Plate ice, cracked ice, and refrozen plate ice on a Minnesota lake. Image credit: John A. Downing.
A very noisy start to winter.
If you’ve been out on or around any of our inland lakes this winter, you may have heard some pretty startling noises.
John Myers, a journalist from the Duluth News Tribune, called me recently to ask what makes these sounds. Here’s a bit of what I told him.
You could think of the surface of a frozen lake as a very large drumhead or a giant audio speaker. You may not perceive that the drumhead deforms and vibrates when it’s struck, but it does. If lake ice did not deform under your weight or the weight of your car, both would pass through the ice as it shatters. Because ice deforms, you and your car are able to ‘float’ on the ice atop the water (see 'Floating your Truck on a Lake' in my February 2021 column on Lake and River Ice Formation). Any abrupt change in the ice will create a vibration of the ice surface that will vibrate as it damps out due to friction with the air and water.
The ice warms and cools from changes in sun and air. As it cools, it shrinks away from the sides of the lake that constrains it and as it warms it expands to push back against the shore. Because the air temperature is quite cold when the ice shrinks, the open water at the edge freezes so when the air warms again the ice can only push against the shore. So, it ratchets larger and larger as it contracts and freezes. The average daily temperature range for northern Minnesota in December and February is about 20° F but it can be as high as 40° F. For a round lake of about a mile across, warming 20° F would expand the ice sheet by about four feet. That expansion causes the ice to crack and deform and this causes vibration of the ice that you hear as sounds. Likewise, when it cools again it will contract, crack and deform making similar sounds. Warming by 40° F would expand the ice by almost 10 feet- that force needs to be dissipated somehow so singing and growling ice are the result.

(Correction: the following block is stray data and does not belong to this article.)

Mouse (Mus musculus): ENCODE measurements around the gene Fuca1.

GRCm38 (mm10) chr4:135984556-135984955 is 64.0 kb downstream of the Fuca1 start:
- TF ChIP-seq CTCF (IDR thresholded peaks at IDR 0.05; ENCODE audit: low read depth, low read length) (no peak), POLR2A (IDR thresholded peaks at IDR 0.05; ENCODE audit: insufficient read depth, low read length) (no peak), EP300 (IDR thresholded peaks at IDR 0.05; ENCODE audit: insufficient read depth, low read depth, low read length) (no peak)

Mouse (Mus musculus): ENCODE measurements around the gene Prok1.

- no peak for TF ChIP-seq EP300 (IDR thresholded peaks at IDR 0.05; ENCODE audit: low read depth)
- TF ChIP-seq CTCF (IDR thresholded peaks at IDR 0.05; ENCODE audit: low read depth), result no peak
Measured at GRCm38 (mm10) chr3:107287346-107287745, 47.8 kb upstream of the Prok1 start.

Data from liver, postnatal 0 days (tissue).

Some people have puzzled at why the sounds are not as pronounced in the dead of winter. I think there are three reasons. First, the ice is thicker (a yard or more thick prior to climate warming) so it takes more force to fracture it. Think about breaking a yard stick versus breaking a two-by-four. Second, the ice sheet is heavier so it takes more force to vibrate it. Think about the sounds you would get from putting a yard stick and two-by-four on a counter and twanging them. Third, the ice is usually snow-covered and this acts to deaden sounds. Of course, in the spring when daily temperatures weaken the ice sheet, new sounds start up, including my favorite, the jingling of candle ice.